EDMOND — Winning a major was the only thing missing from Colin Montgomerie’s Hall of Fame career.
After defeating Gene Sauers in a three-hole playoff Sunday afternoon to capture the U.S. Senior Open at Oak Tree National, Montgomerie now has won back-to-back majors on the Champions Tour.
Sinking a 16-foot par putt on the third playoff hole, Montgomerie joined Jack Nicklaus, Gary Player, Hale Irwin and Roger Chapman as the only players to win the Senior PGA and U.S. Senior Open the same year.
“My first major was the U.S. Open in Pebble Beach in 1992,” Montgomerie said. “You wait 22 years to win in America. This is a great, great golf course. If anybody thinks these senior majors are easy to win, believe me, come out here and try it.”
Sauers’ 10-foot birdie putt on the final hole lipped out, which led to an aggregate three-hole playoff.
Both players bogeyed No. 16, the first playoff hole. Montgomerie took the lead with a par on No. 17 and won it with his par putt.
“My heart goes out to Gene Sauers,” Montgomerie said. “He did a great job. What a fantastic second shot he hit at the 72nd hole. His putt was just a hair’s breathe short of pace or else it goes in and he would win. I just managed to come through in the playoff. It felt super to hole out that last putt.”
Montgomerie said it defies explanation how he was 0-7-1 in playoffs in pro tournaments before Sunday but is 6-0-2 all-time in Ryder Cup singles matches.
“A playoff in a golf tournament is like a penalty shootout in the World Cup,” Montgomerie said. “It’s 50-50, it really is. It’s a toss of a coin. I do prefer three holes. It gives you an option to make a mistake as I did on the (first playoff hole) and come back and be victorious.”
Sauers, who hasn’t won a tournament in 12 years, owned a three-shot lead heading into Sunday’s final round but several players, including three Hall of Famers, were within striking range.
Montgomerie quickly charged towards the top of the leaderboard with birdies on Nos. 2, 5 and 7 while the other two Hall of Famers — Bernhard Langer and Vijay Singh — fell out of contention.
“I felt I needed to get off to a decent start and I did,” Montgomerie said. “I thought it was important for the scoreboard to change so the guys ahead of me understood that Monty means business. To join that pack very quickly was vital.”
Unable to get his putter going, Langer, the leading money winner on the Champions Tour, finished with a 5-over 77 to slip to ninth. Singh finished fifth but never got below 1-under.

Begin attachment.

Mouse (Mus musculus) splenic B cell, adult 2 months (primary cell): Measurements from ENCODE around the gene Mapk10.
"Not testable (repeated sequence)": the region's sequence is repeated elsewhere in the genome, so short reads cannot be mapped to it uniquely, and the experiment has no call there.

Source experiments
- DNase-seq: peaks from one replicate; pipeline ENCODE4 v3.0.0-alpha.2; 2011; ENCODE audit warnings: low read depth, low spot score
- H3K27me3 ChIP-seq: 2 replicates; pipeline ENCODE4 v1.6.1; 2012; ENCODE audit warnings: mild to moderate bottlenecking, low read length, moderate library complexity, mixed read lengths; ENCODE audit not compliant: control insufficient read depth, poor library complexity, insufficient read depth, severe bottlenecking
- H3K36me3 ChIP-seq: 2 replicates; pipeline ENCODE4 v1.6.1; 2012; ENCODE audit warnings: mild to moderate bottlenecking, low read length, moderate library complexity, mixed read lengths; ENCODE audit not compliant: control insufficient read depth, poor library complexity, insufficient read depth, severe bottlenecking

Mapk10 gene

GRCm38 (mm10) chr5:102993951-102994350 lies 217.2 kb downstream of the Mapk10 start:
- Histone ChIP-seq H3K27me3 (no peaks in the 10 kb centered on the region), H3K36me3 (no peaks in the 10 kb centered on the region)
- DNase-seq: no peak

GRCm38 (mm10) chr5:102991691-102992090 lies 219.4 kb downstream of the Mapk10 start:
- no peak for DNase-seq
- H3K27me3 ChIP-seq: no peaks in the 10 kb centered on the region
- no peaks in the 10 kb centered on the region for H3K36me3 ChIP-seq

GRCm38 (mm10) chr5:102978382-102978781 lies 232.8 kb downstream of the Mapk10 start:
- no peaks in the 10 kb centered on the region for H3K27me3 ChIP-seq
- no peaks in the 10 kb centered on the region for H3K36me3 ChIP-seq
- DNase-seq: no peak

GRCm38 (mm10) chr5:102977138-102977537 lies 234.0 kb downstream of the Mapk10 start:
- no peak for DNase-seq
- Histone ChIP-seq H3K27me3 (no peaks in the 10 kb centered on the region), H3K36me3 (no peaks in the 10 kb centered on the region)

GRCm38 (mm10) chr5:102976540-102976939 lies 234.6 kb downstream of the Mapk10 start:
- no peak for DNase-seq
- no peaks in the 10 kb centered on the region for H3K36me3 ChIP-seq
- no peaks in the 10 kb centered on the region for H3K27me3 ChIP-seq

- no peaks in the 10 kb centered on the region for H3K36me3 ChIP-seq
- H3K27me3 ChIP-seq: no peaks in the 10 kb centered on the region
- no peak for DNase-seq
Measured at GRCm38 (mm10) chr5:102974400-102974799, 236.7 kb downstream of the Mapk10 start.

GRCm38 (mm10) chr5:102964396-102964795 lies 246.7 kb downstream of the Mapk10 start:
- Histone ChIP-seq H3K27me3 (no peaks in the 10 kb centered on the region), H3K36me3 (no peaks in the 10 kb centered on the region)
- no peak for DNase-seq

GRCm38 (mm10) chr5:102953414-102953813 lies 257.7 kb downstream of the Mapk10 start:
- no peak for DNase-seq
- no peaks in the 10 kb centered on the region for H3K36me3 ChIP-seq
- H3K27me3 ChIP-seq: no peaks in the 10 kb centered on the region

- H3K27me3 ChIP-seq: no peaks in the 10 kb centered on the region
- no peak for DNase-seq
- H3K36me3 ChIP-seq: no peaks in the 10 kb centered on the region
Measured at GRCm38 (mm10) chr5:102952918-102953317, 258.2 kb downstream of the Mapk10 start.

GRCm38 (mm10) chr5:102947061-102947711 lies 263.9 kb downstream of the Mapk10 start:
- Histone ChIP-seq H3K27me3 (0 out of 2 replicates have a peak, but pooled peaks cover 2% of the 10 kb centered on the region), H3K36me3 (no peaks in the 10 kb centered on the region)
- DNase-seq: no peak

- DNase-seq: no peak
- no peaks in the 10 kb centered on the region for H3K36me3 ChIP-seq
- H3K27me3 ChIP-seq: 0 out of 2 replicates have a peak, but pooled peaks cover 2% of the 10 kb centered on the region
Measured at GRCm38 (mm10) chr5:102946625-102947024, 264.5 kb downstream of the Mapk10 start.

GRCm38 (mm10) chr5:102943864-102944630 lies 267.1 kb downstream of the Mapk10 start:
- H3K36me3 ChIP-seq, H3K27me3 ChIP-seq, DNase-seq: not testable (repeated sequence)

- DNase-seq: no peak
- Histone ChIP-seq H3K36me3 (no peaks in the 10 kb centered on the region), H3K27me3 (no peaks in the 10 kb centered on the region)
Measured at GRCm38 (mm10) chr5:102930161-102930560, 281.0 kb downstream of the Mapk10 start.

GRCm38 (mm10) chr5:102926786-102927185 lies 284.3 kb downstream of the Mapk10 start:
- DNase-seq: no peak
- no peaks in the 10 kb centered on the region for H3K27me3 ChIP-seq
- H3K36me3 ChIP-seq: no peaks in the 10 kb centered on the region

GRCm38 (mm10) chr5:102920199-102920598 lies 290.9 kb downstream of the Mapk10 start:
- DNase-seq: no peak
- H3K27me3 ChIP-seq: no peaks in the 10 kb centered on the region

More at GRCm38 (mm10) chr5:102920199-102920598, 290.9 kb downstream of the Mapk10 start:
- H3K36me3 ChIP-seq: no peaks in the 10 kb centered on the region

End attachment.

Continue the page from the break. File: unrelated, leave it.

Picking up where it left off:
By the time temperatures reached triple digits it was a two-man showdown.
Sauers still owned a 2-shot lead when Montgomerie bogeyed No. 12, but “Monty” quickly whittled the lead back to one with a birdie. Sauers remained a shot ahead until his bogey on No. 16.
Sauers had a chance to win the $630,000 top prize on the 72nd hole but his putt lipped out. The putt he wishes he had over was a five-foot par putt he pushed on No. 16 which allowed Montgomerie to pull even.
“At this point right this very second I’m disappointed since I was so close,” Sauers said. “I had a lot of opportunities today.”
Sauers took seven years off from golf, originally stepping away because of burnout. Three years ago he was told he had a 25 percent chance to survive when blackened skin spots appeared on his arms and legs.
Diagnosed with a rare skin disease, doctors took grafts from various parts of his body, using staples to attach good skin to raw areas.
“With what’s happened to me, I don’t take life for granted anymore and I’m not going to take golf for granted,” Sauers said. “I’m disappointed but I’m also happy. What can I say? It builds a lot of confidence going into the rest of the year.”
Winning a USGA event was especially gratifying for Montgomerie after he fell just short four times in U.S. Opens.
Montgomerie finished in third place at the 1992 U.S. Open. He then finished tied for second in 1994, losing a three-man playoff to Ernie Els at Oakmont. Els again edged Montgomerie by one stroke in 1997. Montgomerie was one of three players who finished one shot behind Geoff Ogilvy in the 2005 U.S. Open at Winged Foot.
“It feels fantastic to finally win a USGA event after winning the (Senior) PGA,” Montgomerie said. “It’s been a great summer.”